What are you doing this weekend? Drop everything and go to Corvallis. I mean, finish reading this, then go. Or like finish reading this, get a good night's sleep, then go.
Block 15, Corvallis craft beer OGs and purveyors of spot-on offerings in every style of beer imaginable, are debuting the first bottles from their Turbulent Consequence line tomorrow, Saturday the 3rd, at 10:30am at the brewery pub. The Turbulent Consequence beers are from Block 15's new coolship, a large, open-air fermentation vessel used to invite wild yeast (including brettanomyces, a yeast that often results in tart, sometimes fruity aromas and flavors) and funky bacteria into the beer.
A coolship is a notoriously finicky thing—one is, after all, relying on unpredictable, hyperlocal, extremely productive microflora. Luckily, for Nick Arzner, founder and brewer at Block 15, the process of installing and brewing with the coolship has gone smoothly. He had a coolship built extra deep (to accommodate double batches) and scaled to fit in their wild cellar, where many of their 160 barrels (and their resident bacteria and brettanomyces) already lived:
We built up the flora in the room for over a year before beginning our spontaneous fermentation program. I figured the first couple go-arounds would end up as blend beers or go down the drain. However, most of the barrels have thus far turned out real nice. We have a pretty solid acid-producing bacteria floating around that gently sours the beer quickly. The brett seems to be of medium intensity, increasing with age. I would describe it as a very rounded brett, some nice stone fruits, hay, and dairy type barnyard.
The result, thus far, will be two beers: Première Année, a blend of relatively young one-year-old lambics, feral toddlers just out of the woods (that's a pun) and a Pêche, which was aged for six months with fresh white peaches and sounds DELICIOUS. Make room on your table or in your cellar for these two, which will definitely be worth the drive.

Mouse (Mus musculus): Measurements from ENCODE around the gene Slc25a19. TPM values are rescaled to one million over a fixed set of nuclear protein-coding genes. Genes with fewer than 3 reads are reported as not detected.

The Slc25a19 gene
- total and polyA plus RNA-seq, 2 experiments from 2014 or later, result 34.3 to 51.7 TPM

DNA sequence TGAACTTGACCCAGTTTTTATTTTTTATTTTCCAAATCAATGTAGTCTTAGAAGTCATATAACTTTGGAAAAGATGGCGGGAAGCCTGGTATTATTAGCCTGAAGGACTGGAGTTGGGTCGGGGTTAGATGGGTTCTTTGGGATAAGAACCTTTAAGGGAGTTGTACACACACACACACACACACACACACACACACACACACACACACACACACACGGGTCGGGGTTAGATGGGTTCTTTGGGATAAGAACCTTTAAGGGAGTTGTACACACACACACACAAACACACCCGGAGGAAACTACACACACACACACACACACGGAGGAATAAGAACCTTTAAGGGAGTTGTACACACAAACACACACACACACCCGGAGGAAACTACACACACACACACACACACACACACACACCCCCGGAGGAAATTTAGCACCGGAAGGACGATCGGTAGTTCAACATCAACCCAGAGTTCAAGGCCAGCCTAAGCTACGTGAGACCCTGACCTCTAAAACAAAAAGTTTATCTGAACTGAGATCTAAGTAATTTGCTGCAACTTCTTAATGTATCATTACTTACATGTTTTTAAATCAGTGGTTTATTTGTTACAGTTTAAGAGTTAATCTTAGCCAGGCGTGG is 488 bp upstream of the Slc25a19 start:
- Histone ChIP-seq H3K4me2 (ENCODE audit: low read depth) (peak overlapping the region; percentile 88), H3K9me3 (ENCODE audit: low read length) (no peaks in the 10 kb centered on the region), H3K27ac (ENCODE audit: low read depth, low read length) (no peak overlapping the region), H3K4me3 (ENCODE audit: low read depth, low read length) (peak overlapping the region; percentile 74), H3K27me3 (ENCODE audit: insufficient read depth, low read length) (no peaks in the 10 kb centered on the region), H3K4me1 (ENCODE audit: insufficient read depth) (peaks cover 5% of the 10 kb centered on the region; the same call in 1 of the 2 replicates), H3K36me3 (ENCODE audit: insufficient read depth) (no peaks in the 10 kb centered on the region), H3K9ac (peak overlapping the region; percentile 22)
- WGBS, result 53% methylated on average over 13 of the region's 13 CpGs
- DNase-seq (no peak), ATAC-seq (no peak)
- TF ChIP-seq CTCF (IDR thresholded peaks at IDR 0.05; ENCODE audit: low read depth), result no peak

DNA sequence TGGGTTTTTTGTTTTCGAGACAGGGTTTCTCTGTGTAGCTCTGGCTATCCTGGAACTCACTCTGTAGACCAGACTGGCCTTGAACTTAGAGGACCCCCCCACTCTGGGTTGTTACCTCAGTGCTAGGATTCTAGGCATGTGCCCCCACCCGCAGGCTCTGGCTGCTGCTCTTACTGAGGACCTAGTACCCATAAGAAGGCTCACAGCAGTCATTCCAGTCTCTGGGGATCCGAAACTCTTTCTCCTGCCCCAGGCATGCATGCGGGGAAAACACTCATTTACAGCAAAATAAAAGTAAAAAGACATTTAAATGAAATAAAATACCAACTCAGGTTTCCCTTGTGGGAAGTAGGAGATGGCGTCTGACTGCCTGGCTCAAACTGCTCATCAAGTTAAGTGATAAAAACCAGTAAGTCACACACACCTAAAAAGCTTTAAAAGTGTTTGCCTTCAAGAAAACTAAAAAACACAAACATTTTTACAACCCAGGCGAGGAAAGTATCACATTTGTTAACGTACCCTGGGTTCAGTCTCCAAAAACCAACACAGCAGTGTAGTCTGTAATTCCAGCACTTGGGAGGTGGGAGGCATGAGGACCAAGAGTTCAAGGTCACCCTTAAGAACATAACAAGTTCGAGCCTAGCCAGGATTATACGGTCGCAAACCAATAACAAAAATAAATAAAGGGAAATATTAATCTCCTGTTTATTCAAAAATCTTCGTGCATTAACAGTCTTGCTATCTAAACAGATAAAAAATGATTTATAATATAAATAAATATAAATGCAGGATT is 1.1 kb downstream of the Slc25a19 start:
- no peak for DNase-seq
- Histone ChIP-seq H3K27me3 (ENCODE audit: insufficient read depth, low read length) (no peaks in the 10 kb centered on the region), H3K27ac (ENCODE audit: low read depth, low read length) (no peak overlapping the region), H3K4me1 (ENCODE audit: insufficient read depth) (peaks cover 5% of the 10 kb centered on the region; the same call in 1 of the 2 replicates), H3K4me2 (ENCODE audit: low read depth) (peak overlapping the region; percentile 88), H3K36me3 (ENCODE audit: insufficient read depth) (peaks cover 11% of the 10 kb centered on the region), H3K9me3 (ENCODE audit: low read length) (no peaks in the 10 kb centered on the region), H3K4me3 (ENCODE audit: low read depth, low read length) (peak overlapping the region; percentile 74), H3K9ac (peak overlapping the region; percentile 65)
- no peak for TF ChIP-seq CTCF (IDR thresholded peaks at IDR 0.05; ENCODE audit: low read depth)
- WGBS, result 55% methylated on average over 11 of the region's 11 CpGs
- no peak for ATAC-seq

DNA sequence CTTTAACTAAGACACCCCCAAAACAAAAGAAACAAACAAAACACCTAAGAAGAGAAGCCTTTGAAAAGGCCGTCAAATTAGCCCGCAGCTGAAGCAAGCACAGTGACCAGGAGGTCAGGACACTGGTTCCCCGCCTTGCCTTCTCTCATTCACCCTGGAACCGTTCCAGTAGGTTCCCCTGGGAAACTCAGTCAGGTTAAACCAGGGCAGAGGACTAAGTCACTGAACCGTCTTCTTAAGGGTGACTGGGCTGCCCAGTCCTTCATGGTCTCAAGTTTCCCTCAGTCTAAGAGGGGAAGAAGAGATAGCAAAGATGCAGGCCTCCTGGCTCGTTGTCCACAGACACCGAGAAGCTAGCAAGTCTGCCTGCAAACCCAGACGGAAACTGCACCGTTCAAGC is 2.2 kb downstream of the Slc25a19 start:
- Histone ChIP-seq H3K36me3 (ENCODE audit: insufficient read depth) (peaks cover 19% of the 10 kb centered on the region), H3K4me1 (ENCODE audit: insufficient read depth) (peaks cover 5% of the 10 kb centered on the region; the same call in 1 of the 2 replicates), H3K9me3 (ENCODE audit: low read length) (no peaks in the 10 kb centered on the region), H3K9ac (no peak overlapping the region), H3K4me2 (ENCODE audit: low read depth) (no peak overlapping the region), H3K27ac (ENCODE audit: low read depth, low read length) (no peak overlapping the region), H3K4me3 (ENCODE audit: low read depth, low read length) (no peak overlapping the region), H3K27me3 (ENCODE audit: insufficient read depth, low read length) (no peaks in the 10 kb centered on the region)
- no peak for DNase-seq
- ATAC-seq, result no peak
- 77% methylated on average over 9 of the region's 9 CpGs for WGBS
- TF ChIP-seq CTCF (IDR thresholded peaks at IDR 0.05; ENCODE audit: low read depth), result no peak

Also releasing tomorrow is the excellent tart farmhouse beer Ferme de la Ville Provisions, though that should make it to Portland in the near future. Provisions, one of the standouts from last year's Oregon bretty farmhouse crop, is a blend of one- and two-year-old beer. Arzner says “we refill the barrels without rinsing if we like the character. This has helped build some brettanomyces notes we really like.” Hey, I like them too!
This is beer worth geeking out over, brewed by another of the great Oregon breweries in The Wave Of The Brewers. (Northwest Brew Wave? Brewvelle Vague?) Arzner beautifully describes the attention required to make these specials beers:
What I love about these beers is that they complete a circle of brewing: from rustic times with raw grains, wild yeast, and wood maturation; moving through to modern brewing with malted grains, cultured yeast, and temperature controlled stainless steel where brewers have solid control. Now, we're bringing back the tradition of inviting your brewery's surroundings, wood, and wild yeast and bacteria to take part in the beer—and releasing our own control. Though simple, these are some of the most challenging beers to produce and blend in our brewery.
I love that idea of the circle of brewing. We're definitely seeing that in Oregon right now, and if it means more brewers start brewing and blending lambics and wild ales, then I love that, too. So throw caution to the wind and throw back a couple pints at Block 15. These guys are doing it right, every time.
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